Why? Because there's no shortage of examples of how mums at the school gates are prone to bitchiness or articles about why certain 'types' of mums are best avoided.
Before you've even tried striking up a conversation with another mum you're likely to be prepared for the worst; expecting it to be like a bad speed dating experience only without the free drinks to numb the pain.
Yes, it's true that there's an inevitable awkwardness to making mum friends at first. There's bound to be, because the entire basis on which you're forming a potential friendship is the mere fact that you're both mums. That's like assuming you'll get on great with a new colleague at work simply because you're both women. It's absurd; in no other walk of life do you select your friends on the basis of such an arbitrary commonality.
And yet; my mum friends are some of the coolest women I have ever met, and I think it's time we addressed the prevailing nonsense we're bombarded with which pits mothers against one another, predisposing us to view other mums as our rivals instead of allies.
Perhaps I've just been singularly lucky with my mum friends. The mums I've come to know - and love - are the kind of women anyone would be proud to call their friend. But I don't think it just comes down to luck.
As with any friendship, making it work is about what you put into the relationship as much as what you get from it. To make great mum friends you have to let your guard down and leave your assumptions at the door.
Don't be quick to judge other mums, and don't make the mistake of interpreting other mothers' parenting choices as some sort of slight or condemnation of your own.
Assume the best, prepare for the worst (it's OK to let the friendship go if you quickly realise that you've got nothing beyond your wombs in common...) and if in doubt bring cake. That's sage advice passed on to me by an older mum on the topic of how to forge real friendships with other local mums.
And don't rule out the possibility that you might meet new mum friends in unlikely places.
Having moved from England to Ireland when my children were babies, I missed out on all the usual local opportunities to connect with mothers of children around the same age as my own kids. Until they went to school. The playground at home-time isn't the superficial bitch-fest-slash-fashion-show that some would have you believe. I found it to be the perfect place for meeting a host of kind, funny, cool, like-minded mums.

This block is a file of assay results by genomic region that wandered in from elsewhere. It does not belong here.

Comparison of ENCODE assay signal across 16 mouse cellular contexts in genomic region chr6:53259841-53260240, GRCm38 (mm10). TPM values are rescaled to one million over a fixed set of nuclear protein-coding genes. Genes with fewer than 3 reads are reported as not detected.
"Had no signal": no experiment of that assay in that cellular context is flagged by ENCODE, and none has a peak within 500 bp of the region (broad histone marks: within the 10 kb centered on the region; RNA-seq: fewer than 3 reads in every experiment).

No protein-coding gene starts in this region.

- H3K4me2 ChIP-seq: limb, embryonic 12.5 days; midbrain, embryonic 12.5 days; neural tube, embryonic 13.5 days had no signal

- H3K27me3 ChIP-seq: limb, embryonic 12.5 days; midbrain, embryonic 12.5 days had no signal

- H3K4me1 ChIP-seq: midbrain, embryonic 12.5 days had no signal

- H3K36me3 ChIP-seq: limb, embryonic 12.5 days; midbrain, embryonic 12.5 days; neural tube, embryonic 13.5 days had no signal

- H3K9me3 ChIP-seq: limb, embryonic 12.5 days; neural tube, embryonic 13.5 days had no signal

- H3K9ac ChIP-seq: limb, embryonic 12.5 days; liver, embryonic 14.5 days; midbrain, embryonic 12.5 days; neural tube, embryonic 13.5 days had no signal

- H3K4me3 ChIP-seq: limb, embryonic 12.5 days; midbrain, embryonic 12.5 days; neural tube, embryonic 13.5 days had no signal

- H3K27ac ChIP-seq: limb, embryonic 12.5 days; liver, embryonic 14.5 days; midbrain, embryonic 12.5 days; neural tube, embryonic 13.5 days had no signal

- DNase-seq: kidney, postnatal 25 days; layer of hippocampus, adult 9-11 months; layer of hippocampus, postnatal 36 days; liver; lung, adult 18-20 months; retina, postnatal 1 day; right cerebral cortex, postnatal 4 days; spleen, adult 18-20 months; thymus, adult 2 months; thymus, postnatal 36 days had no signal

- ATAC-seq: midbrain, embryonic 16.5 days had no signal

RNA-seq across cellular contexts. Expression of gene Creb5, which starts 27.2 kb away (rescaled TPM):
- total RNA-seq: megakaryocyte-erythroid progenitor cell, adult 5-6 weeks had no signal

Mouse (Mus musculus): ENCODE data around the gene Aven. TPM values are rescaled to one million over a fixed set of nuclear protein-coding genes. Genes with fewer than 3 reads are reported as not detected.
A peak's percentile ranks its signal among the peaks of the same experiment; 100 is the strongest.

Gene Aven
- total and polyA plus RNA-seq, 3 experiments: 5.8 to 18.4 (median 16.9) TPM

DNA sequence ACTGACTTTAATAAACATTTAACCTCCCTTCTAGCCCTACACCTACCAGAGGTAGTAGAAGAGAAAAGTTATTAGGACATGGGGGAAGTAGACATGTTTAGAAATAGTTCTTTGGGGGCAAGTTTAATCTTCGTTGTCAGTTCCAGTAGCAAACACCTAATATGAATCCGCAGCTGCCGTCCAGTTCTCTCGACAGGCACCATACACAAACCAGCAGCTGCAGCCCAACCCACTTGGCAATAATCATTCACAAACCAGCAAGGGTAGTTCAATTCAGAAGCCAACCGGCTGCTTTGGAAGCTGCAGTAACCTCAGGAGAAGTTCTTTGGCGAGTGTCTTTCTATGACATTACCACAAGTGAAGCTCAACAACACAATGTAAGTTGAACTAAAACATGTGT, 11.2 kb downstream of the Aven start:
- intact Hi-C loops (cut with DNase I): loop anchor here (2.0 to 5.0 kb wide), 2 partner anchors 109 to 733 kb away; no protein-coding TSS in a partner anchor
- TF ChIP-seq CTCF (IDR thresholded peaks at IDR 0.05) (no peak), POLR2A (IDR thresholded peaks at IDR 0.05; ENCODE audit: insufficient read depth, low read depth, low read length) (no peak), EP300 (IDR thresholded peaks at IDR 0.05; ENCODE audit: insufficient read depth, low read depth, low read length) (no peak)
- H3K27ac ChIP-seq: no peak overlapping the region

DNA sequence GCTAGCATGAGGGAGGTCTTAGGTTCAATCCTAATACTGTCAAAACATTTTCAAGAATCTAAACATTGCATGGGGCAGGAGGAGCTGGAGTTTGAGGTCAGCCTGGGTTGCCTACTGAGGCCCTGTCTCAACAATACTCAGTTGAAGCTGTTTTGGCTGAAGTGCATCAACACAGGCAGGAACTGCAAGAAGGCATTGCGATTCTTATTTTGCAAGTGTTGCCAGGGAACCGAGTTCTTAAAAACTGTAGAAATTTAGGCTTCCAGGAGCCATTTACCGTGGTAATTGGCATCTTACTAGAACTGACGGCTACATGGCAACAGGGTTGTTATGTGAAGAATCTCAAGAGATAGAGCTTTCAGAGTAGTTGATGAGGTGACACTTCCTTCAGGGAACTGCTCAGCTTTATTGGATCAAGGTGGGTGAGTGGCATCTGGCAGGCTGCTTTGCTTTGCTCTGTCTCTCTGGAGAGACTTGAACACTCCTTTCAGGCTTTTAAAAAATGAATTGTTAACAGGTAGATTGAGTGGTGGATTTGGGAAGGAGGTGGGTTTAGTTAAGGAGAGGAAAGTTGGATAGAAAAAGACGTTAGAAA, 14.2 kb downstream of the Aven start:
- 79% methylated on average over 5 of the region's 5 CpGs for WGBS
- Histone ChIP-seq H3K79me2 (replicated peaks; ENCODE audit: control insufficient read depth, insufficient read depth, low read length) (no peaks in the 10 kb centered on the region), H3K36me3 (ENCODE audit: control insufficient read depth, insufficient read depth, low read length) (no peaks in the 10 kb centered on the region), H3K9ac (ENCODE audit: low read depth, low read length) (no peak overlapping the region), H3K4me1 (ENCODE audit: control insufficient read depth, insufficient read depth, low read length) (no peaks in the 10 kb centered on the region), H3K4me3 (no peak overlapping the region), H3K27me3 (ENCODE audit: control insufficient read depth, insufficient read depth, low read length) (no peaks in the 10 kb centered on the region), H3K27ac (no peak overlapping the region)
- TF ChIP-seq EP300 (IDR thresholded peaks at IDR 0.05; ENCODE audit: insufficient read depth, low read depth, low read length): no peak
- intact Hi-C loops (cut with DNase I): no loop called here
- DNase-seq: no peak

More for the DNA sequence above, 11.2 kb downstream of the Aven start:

And I'm not the only one to feel that way. Recent research found that new mums make an average of nine new friends in the year after they give birth, and respondents agreed that swapping advice on issues like sleeping patterns and childcare with other mums helped them to form strong but almost instant bonds.
The other benefit of making mum friends is that you won't risk boring your other friends with baby talk.
My closest mum friends are mainly the mothers of my eldest child's classmates.
We don't see that much of each other but we get together once a month for a book club... of sorts. It quickly descended into more of an eating-cheese-and-drinking-wine club but those few hours of laughs and banter (sometimes even book-related) are one of the highlights of my month.
We meet for coffee after the school drop off every now and then. It's not Desperate Housewives by a long stretch of the imagination - you won't find us borrowing each other's clothes or hanging out at each other's houses every day, and I'm not suggesting that your new best friends will be the
parents of your kid's classmates from the first day they set foot at school - but I do think it pays to to drop the defensive act at the school gates and start seeing other mums as potential pals.
After all, you're going to be standing around in the playground next to those women come hail, rain or shine for the best part of seven long years. So you might as well do it among friends.
Do you have close friends you've made through having children of similar age?
More on Parentdish